IMC 2012: Sessions

Session 1710: Texts and Identities, VII: Historical Writing, Ecclesiastical Politics, and Missionary Strategies in Early Medieval Europe

Thursday 12 July 2012, 14.15-15.45

Sponsor:Institut für Mittelalterforschung, Österreichische Akademie der Wissenschaften, Wien / Utrecht Centre for Medieval Studies, Universiteit Utrecht / Faculty of History, University of Cambridge
Organisers:E. T. Dailey, School of History, University of Leeds
Gerda Heydemann, Institut für Mittelalterforschung, Österreichische Akademie der Wissenschaften, Wien / Institut für Geschichte, Universität Wien
Moderator/Chair:Simon MacLean, Department of History, Trinity Hall, University of Cambridge
Paper 1710-aFlodoard and His Archbishops in the Struggle for the See of Rheims, 925-948
(Language: English)
Edward Roberts, St Andrews Institute of Mediaeval Studies, University of St Andrews
Index terms: Ecclesiastical History, Historiography - Medieval
Paper 1710-bThe Poeta Saxo Recontextualized: Literary Strategies at the Bishopric of Paderborn
(Language: English)
Ingrid Rembold, Faculty of History, University of Cambridge
Index terms: Ecclesiastical History, Historiography - Medieval
Paper 1710-cAdam of Bremen, Saxony, and the Conversion of Scandinavia
(Language: English)
Dimitri Tarat, Department of History, Ben-Gurion University of the Negev, Beer-Sheva
Index terms: Ecclesiastical History, Historiography - Medieval
Abstract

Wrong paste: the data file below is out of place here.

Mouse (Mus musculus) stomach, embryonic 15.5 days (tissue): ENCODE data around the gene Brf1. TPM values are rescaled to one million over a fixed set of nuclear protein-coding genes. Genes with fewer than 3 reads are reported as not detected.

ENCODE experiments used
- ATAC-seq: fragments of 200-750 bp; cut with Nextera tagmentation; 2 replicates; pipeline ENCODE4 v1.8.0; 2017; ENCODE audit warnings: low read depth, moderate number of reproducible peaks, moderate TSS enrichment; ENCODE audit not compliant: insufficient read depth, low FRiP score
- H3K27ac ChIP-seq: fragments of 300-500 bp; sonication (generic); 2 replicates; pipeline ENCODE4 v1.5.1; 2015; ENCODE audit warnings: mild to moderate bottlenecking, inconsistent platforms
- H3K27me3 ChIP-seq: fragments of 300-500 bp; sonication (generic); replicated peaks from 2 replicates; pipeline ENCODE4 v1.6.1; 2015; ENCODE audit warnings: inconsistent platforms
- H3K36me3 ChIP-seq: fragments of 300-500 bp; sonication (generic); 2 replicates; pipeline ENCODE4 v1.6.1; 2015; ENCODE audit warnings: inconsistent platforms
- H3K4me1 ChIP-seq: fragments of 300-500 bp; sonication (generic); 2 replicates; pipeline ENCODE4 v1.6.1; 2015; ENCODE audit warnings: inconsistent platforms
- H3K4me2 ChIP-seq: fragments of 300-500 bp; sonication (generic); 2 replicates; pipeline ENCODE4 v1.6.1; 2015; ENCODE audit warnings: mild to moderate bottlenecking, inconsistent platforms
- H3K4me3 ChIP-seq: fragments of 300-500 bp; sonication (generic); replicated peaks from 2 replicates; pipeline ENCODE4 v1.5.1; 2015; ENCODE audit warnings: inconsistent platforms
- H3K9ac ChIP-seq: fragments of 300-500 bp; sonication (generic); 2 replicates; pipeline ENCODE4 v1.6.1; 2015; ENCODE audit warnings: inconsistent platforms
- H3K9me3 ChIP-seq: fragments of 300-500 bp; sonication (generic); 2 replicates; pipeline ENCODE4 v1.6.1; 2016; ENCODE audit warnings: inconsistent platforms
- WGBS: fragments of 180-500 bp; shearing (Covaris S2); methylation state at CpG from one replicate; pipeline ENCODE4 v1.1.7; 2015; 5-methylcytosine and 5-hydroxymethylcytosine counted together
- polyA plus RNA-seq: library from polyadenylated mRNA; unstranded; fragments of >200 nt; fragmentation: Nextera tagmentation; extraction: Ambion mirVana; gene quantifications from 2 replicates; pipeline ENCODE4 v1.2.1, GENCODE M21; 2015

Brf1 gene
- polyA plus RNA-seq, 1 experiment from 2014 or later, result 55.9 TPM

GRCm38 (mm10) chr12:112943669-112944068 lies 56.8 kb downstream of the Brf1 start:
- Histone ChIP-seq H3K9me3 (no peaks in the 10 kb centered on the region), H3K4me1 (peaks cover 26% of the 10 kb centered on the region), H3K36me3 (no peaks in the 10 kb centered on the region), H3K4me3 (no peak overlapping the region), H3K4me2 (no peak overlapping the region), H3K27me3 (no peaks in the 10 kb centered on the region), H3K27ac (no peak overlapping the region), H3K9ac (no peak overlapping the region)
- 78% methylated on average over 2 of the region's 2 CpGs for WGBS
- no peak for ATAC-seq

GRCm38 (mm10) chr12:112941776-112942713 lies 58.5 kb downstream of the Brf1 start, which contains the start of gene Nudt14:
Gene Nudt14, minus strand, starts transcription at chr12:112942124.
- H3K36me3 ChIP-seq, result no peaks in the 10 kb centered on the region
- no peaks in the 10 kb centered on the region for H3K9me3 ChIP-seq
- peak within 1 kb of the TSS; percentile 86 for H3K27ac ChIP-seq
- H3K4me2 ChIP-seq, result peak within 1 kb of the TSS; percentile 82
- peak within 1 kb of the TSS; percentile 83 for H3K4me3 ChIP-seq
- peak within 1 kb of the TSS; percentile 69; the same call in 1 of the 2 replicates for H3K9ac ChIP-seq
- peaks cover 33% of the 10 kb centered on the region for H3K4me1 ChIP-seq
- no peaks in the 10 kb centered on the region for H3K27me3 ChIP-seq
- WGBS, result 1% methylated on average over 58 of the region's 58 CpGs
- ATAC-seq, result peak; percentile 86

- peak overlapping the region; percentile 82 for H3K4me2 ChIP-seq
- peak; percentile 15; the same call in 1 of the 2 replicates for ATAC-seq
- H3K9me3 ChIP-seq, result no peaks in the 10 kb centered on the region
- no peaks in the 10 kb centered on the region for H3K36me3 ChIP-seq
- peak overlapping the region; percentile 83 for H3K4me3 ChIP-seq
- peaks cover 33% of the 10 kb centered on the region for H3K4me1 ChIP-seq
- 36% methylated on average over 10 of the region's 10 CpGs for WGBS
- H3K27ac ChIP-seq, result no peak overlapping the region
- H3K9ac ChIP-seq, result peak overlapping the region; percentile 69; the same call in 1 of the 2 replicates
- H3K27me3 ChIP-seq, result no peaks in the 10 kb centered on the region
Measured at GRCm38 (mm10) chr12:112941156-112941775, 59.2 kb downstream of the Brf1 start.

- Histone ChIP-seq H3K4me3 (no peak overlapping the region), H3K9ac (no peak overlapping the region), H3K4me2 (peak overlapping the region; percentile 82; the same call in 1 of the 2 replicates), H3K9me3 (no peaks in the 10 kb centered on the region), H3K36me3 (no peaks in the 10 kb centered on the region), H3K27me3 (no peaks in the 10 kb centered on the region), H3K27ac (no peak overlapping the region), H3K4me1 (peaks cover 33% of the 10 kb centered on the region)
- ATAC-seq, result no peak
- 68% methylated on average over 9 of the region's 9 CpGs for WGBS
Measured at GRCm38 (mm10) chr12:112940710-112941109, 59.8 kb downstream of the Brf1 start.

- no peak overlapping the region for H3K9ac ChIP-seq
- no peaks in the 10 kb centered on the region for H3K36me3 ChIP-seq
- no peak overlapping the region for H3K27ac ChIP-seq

This session attempts a comparison between the historiographical efforts in three early medieval bishoprics – Reims, Paderborn and Bremen – and the uses of the past in ecclesiastical politics and missionary efforts in these centers between the late 9th and the 11th century. The first paper raises issues of motivation, objectivity and literary strategies for the major historian of 10th-century West-Francia, Flodoard of Reims, writing during the dispute over the see of Reims, Flodoard was firmly behind one of the archbishops. As Edward Roberts argues in his paper, this assessment has important implications for how we view his work and thus the history of the kingdom in this period. The Christianization of Saxony and its relevance for later missionary efforts are at the centre of both the Poeta Saxo’s Annales de gestis Caroli Magni imperatoris and of Adam of Bremen’s Gesta Hammaburgensis ecclesiae pontificum. Ingrid Rembold argues that the composition of the Poeta Saxo’s work should be placed in Paderborn and viewed as part of a wider literary programme that included the Translatio and the Vita sancti Liborii. From the way in which these works represent the Charlemagne’s efforts in the Christianization of Saxony, a message emerges which stresses the authority of kings and bishops in preaching and Christianization and the centrality of the bishopric in Paderborn in this process. In a similar vein, Dimitri Tarat explores the place of the Christianization of Saxony in Adam of Bremen’s writing and its relevance for organising the conversion in Scandinavia. These case studies will offer interesting points of comparison with regard to the similarities and differences in the ways in which historical writing played into the political agenda and the balance of power in the three bishoprics under consideration.